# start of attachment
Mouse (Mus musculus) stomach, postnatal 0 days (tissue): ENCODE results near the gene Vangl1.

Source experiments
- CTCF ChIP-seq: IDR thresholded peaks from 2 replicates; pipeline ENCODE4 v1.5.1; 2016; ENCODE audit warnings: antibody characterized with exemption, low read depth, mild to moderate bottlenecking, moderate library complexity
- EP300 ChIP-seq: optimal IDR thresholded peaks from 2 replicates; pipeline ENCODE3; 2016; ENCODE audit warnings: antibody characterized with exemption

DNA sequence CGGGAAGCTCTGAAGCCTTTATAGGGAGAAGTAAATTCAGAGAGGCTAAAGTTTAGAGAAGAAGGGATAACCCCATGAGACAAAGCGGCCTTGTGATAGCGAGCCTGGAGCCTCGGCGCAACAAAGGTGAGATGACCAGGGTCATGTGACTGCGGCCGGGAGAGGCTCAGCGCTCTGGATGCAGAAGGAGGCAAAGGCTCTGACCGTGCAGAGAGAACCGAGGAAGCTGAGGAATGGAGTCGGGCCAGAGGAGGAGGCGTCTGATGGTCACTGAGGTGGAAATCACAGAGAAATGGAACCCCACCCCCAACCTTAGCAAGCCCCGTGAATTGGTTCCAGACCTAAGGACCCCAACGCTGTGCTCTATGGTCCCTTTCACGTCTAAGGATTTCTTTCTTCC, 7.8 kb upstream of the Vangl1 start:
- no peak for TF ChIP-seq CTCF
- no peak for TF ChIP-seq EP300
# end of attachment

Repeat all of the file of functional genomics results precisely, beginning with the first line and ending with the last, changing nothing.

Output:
Mouse (Mus musculus) stomach, postnatal 0 days (tissue): ENCODE results near the gene Vangl1.

Source experiments
- CTCF ChIP-seq: IDR thresholded peaks from 2 replicates; pipeline ENCODE4 v1.5.1; 2016; ENCODE audit warnings: antibody characterized with exemption, low read depth, mild to moderate bottlenecking, moderate library complexity
- EP300 ChIP-seq: optimal IDR thresholded peaks from 2 replicates; pipeline ENCODE3; 2016; ENCODE audit warnings: antibody characterized with exemption

DNA sequence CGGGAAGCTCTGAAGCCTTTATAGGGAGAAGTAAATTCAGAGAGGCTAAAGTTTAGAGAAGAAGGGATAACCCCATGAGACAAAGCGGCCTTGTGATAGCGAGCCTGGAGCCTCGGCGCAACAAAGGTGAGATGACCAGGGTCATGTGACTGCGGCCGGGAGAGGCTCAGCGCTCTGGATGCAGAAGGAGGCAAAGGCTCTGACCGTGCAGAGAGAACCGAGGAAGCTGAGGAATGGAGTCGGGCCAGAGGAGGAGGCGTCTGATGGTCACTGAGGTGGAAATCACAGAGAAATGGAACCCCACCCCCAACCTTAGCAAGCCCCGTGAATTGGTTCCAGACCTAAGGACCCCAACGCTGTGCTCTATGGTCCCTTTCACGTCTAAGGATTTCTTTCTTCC, 7.8 kb upstream of the Vangl1 start:
- no peak for TF ChIP-seq CTCF
- no peak for TF ChIP-seq EP300